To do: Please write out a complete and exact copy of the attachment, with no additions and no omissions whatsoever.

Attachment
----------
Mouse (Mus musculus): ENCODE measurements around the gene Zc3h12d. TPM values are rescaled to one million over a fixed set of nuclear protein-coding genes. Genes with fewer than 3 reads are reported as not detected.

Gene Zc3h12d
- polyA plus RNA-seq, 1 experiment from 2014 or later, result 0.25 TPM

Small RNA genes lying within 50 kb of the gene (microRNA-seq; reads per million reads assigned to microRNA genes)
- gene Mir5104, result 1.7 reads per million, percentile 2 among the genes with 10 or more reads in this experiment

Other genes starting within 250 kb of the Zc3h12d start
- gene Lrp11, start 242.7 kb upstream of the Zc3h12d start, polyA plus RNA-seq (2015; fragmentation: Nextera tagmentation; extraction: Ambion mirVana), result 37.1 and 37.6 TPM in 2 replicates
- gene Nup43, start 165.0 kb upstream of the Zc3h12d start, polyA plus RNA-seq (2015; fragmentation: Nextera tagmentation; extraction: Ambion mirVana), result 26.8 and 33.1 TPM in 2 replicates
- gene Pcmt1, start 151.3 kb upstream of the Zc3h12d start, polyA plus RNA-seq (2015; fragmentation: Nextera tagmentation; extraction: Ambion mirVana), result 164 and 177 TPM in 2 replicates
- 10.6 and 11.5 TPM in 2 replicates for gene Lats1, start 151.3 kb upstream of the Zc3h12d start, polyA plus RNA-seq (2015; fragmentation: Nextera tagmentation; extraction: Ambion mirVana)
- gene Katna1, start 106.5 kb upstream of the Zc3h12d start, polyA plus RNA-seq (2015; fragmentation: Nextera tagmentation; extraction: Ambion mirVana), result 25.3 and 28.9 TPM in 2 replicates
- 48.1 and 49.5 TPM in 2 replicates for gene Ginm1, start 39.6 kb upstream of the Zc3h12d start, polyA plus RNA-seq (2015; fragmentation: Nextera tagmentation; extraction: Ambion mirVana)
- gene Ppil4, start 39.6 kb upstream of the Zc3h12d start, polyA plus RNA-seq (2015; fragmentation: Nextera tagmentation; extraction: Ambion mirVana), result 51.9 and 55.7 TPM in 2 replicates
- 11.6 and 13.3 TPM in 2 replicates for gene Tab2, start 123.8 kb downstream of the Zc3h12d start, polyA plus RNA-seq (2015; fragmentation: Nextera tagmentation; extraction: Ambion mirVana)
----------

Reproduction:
Mouse (Mus musculus): ENCODE measurements around the gene Zc3h12d. TPM values are rescaled to one million over a fixed set of nuclear protein-coding genes. Genes with fewer than 3 reads are reported as not detected.

Gene Zc3h12d
- polyA plus RNA-seq, 1 experiment from 2014 or later, result 0.25 TPM

Small RNA genes lying within 50 kb of the gene (microRNA-seq; reads per million reads assigned to microRNA genes)
- gene Mir5104, result 1.7 reads per million, percentile 2 among the genes with 10 or more reads in this experiment

Other genes starting within 250 kb of the Zc3h12d start
- gene Lrp11, start 242.7 kb upstream of the Zc3h12d start, polyA plus RNA-seq (2015; fragmentation: Nextera tagmentation; extraction: Ambion mirVana), result 37.1 and 37.6 TPM in 2 replicates
- gene Nup43, start 165.0 kb upstream of the Zc3h12d start, polyA plus RNA-seq (2015; fragmentation: Nextera tagmentation; extraction: Ambion mirVana), result 26.8 and 33.1 TPM in 2 replicates
- gene Pcmt1, start 151.3 kb upstream of the Zc3h12d start, polyA plus RNA-seq (2015; fragmentation: Nextera tagmentation; extraction: Ambion mirVana), result 164 and 177 TPM in 2 replicates
- 10.6 and 11.5 TPM in 2 replicates for gene Lats1, start 151.3 kb upstream of the Zc3h12d start, polyA plus RNA-seq (2015; fragmentation: Nextera tagmentation; extraction: Ambion mirVana)
- gene Katna1, start 106.5 kb upstream of the Zc3h12d start, polyA plus RNA-seq (2015; fragmentation: Nextera tagmentation; extraction: Ambion mirVana), result 25.3 and 28.9 TPM in 2 replicates
- 48.1 and 49.5 TPM in 2 replicates for gene Ginm1, start 39.6 kb upstream of the Zc3h12d start, polyA plus RNA-seq (2015; fragmentation: Nextera tagmentation; extraction: Ambion mirVana)
- gene Ppil4, start 39.6 kb upstream of the Zc3h12d start, polyA plus RNA-seq (2015; fragmentation: Nextera tagmentation; extraction: Ambion mirVana), result 51.9 and 55.7 TPM in 2 replicates
- 11.6 and 13.3 TPM in 2 replicates for gene Tab2, start 123.8 kb downstream of the Zc3h12d start, polyA plus RNA-seq (2015; fragmentation: Nextera tagmentation; extraction: Ambion mirVana)